The Most Edifying Analysis of the Horrors of a Comcast-Warner Cable Merger Yet

When Consumerist.Com tells you something is bad/scary/OMFG!, you know there are a few problems with it. And, boy, are they telling us a lot about this deal.

Read on…if you’re brave enough:

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The Comcast Merger Isn’t About Lines On A Map; It’s About Controlling The Delivery Of Information
by Kate Cox

Comcast and proposed merger partner Time Warner Cable claim they don’t compete because their service areas don’t overlap, and that a combined company would happily divest itself of a few million customers to keeps its pay-TV market share below 30%, allowing other companies that don’t currently compete with Comcast to keep not competing with Comcast. This narrow, shortsighted view fails to take into account the full breadth of what’s involved in this merger — broadcast TV, cable TV, network technology, in-home technology, access to the Internet, and much more. In addition to asking whether or not regulators should permit Comcast to add 10-12 million customers, there is a more important question at the core of this deal: Should Comcast be allowed to control both what content you consume and how you get to consume it?

QUESTIONABLE COMPETITION

This week, Comcast and Time Warner Cable executives testified before the Senate Judiciary Committee about why they think their merger is such a great idea.

In their joint testimony [PDF], the execs made a point of giving hearty shout-outs to anyone they perceive as a competitor, in order to claim that the merged company won’t be a monopoly. That list of competitors repeatedly named AT&T, Verizon, DirecTV, Dish, Amazon, Apple, Sony, Google, Netflix, and Facebook as chief concerns.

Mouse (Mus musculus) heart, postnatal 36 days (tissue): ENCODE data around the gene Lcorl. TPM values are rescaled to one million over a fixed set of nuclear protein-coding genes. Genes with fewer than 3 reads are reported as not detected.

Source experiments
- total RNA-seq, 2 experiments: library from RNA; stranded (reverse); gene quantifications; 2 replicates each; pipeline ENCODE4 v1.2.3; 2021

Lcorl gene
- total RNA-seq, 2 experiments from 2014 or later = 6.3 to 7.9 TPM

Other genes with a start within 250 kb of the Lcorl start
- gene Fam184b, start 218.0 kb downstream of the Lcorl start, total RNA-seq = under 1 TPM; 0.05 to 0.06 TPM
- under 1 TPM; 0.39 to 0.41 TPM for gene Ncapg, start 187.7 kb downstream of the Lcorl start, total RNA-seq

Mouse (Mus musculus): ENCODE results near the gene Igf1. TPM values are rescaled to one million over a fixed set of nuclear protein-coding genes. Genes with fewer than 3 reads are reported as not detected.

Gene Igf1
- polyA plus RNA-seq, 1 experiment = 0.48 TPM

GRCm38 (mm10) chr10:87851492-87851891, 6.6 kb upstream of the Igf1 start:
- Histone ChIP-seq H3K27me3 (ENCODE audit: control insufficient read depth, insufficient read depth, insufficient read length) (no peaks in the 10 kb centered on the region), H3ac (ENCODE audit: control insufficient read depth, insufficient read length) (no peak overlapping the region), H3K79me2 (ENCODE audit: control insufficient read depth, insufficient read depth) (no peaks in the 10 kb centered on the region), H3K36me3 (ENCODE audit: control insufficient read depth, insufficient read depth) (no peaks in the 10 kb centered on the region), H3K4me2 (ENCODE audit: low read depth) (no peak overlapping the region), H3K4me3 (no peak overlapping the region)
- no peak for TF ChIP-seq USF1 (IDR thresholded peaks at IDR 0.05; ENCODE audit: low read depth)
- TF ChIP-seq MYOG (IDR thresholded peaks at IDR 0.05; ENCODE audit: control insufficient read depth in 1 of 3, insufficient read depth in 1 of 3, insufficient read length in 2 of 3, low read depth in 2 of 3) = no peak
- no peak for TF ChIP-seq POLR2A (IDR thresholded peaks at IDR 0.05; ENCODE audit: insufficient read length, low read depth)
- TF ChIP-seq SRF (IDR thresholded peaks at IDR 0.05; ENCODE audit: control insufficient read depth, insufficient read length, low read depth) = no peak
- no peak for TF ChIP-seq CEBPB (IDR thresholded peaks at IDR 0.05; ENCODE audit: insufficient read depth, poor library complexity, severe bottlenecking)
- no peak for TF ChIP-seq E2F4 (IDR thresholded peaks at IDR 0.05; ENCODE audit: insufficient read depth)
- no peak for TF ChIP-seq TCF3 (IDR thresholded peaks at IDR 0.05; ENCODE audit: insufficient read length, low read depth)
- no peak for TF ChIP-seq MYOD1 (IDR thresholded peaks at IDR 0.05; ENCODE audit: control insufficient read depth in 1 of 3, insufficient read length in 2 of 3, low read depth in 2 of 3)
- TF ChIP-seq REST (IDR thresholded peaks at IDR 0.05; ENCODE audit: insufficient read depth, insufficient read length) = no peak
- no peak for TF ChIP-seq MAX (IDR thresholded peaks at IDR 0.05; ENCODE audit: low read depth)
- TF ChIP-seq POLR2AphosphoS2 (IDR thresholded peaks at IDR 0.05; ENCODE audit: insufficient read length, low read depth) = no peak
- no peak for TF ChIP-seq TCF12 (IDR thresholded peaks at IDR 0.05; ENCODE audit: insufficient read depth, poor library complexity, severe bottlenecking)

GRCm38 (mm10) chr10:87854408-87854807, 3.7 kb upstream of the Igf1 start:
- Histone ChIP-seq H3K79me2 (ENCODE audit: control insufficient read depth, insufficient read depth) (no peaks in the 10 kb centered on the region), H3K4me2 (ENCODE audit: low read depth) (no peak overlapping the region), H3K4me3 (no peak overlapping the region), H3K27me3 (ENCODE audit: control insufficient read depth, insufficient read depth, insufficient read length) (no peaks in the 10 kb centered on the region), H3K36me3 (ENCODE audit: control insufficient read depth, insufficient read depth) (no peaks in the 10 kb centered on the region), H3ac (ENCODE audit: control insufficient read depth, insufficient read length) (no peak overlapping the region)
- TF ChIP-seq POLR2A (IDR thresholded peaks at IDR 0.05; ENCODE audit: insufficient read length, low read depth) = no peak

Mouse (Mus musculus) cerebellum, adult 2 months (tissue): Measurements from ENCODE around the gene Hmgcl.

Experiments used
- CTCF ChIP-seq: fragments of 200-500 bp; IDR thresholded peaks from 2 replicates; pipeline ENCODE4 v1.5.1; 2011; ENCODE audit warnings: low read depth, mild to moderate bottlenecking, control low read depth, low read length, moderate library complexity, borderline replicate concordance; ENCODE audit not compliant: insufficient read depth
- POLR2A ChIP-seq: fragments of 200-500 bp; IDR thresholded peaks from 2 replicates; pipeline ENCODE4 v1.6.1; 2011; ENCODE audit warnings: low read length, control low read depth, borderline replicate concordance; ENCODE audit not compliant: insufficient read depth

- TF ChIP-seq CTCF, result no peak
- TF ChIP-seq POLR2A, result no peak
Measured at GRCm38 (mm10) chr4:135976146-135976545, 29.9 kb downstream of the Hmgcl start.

Some of those are easy to understand: the satellite companies directly compete with Comcast to get TV networks into peoples’ homes, for example, and the fiber companies do that plus broadband, too. But Apple and Sony? Amazon and Netflix? Facebook?

If Comcast is the company that plugs the broadband wire into your home, then why are they so concerned about whose devices and services you might use once you’ve got that connection?

Comcast is so concerned about all those other products explicitly because they aren’t just the company that plugs the broadband wire into your home. Comcast is already not only your carrier but also your content — and if they get their way they’ll become your gatekeeper to everyone else’s content, too.

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